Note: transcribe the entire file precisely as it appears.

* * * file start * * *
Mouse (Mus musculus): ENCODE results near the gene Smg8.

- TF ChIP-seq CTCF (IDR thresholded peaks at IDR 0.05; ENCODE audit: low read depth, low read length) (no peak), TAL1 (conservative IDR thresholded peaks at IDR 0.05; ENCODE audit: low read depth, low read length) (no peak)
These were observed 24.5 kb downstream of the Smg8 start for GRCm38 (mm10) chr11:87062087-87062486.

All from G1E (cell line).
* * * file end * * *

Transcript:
Mouse (Mus musculus): ENCODE results near the gene Smg8.

- TF ChIP-seq CTCF (IDR thresholded peaks at IDR 0.05; ENCODE audit: low read depth, low read length) (no peak), TAL1 (conservative IDR thresholded peaks at IDR 0.05; ENCODE audit: low read depth, low read length) (no peak)
These were observed 24.5 kb downstream of the Smg8 start for GRCm38 (mm10) chr11:87062087-87062486.

All from G1E (cell line).